[Gedankenexperiment] I have released EULAVirus 1.0 into the wild.

“I have created a computer virus and released it over the Internet.  It is named “EULAVirus” version 1.0.

“The virus takes the following actions, besides replicating
itself.  It seeds a pseudorandom number generator with a number
based upon the machine's unique characteristics, such that the PRNG
sequence will always be the same for the same machine.  Then,
during a dialog box, wizard, browser window, or other interactive
session (“dialog”) when certain key words and / or pixel combinations
are detected, it takes a “fingerprint” of the dialog based upon certain
characteristics, and uses the PRNG to determine whether to act on that
dialog.  The manner in which this is done ensures that for a given
dialog on a given machine, the same action will always be taken.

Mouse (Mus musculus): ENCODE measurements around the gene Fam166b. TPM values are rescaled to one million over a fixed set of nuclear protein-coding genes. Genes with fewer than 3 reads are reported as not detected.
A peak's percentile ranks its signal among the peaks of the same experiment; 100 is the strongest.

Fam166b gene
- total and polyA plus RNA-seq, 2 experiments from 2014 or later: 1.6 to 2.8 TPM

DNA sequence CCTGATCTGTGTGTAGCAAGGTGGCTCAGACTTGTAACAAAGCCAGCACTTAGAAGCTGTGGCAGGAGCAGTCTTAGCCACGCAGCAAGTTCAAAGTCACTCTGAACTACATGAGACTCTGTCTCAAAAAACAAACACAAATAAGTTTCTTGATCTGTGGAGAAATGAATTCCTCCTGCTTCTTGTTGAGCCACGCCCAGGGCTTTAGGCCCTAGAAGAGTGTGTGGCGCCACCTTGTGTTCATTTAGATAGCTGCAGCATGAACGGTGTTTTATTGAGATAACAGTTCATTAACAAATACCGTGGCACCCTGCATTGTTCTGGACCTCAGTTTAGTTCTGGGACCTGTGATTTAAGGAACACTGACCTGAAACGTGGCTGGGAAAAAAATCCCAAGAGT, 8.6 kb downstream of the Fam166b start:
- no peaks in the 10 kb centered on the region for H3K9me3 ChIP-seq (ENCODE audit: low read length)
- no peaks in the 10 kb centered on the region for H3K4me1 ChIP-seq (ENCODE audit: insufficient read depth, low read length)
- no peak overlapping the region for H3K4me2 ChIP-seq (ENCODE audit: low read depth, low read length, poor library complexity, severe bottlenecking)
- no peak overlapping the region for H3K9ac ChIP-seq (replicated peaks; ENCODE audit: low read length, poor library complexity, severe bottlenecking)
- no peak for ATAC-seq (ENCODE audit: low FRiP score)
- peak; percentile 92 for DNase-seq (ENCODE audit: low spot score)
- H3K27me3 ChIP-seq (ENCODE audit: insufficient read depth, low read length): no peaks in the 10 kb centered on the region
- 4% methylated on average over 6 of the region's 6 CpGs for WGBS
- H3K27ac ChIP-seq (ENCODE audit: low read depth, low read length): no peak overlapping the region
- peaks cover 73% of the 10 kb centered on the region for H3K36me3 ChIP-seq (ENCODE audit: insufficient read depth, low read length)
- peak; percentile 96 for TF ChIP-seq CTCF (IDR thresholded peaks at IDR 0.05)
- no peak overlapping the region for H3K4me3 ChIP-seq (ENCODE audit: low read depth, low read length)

If a dialog box is acted upon, the virus will cause all text to be
scrolled through, and an approval button to be “clicked” (it does so by
interacting with the operating system at a lower level).  This all
takes places nearly instantly, so that any human watching the computer
perform this will be unable to perceive what has occurred, beyond
perhaps a brief flash of the dialog on a slow computer.

“I have deleted all traces of the virus and any of its documentation
from all computers I control, but not before propagating it out to the
Internet.  It is spreading rapidly but it is exceedingly stealthy,
and it is engineered to avoid detection at all costs.  In order to
prevent its detection, I will not say which operating systems it runs
on, nor will I identify specific vectors of transmission.”

Now: can a EULA (end-user license agreement) ever again be considered legally binding?

Leave a Reply